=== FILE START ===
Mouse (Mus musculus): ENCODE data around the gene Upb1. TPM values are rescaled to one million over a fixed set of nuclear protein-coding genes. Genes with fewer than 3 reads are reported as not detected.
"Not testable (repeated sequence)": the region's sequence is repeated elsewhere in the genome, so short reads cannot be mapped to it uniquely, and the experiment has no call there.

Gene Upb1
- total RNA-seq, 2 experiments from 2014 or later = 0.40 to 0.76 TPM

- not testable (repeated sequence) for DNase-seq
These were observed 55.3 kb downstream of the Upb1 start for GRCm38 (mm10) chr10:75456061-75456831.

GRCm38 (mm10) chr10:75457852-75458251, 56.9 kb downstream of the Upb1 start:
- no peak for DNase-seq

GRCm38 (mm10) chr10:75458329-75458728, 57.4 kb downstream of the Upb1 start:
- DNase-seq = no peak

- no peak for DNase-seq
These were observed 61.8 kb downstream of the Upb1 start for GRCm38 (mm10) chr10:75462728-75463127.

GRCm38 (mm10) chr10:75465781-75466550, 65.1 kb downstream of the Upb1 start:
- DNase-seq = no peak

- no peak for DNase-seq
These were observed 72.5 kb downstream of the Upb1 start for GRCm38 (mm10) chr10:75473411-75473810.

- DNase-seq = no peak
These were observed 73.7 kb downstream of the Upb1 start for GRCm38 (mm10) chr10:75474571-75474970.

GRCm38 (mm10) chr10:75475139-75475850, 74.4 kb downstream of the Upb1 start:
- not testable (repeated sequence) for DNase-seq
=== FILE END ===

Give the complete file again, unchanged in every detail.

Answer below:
Mouse (Mus musculus): ENCODE data around the gene Upb1. TPM values are rescaled to one million over a fixed set of nuclear protein-coding genes. Genes with fewer than 3 reads are reported as not detected.
"Not testable (repeated sequence)": the region's sequence is repeated elsewhere in the genome, so short reads cannot be mapped to it uniquely, and the experiment has no call there.

Gene Upb1
- total RNA-seq, 2 experiments from 2014 or later = 0.40 to 0.76 TPM

- not testable (repeated sequence) for DNase-seq
These were observed 55.3 kb downstream of the Upb1 start for GRCm38 (mm10) chr10:75456061-75456831.

GRCm38 (mm10) chr10:75457852-75458251, 56.9 kb downstream of the Upb1 start:
- no peak for DNase-seq

GRCm38 (mm10) chr10:75458329-75458728, 57.4 kb downstream of the Upb1 start:
- DNase-seq = no peak

- no peak for DNase-seq
These were observed 61.8 kb downstream of the Upb1 start for GRCm38 (mm10) chr10:75462728-75463127.

GRCm38 (mm10) chr10:75465781-75466550, 65.1 kb downstream of the Upb1 start:
- DNase-seq = no peak

- no peak for DNase-seq
These were observed 72.5 kb downstream of the Upb1 start for GRCm38 (mm10) chr10:75473411-75473810.

- DNase-seq = no peak
These were observed 73.7 kb downstream of the Upb1 start for GRCm38 (mm10) chr10:75474571-75474970.

GRCm38 (mm10) chr10:75475139-75475850, 74.4 kb downstream of the Upb1 start:
- not testable (repeated sequence) for DNase-seq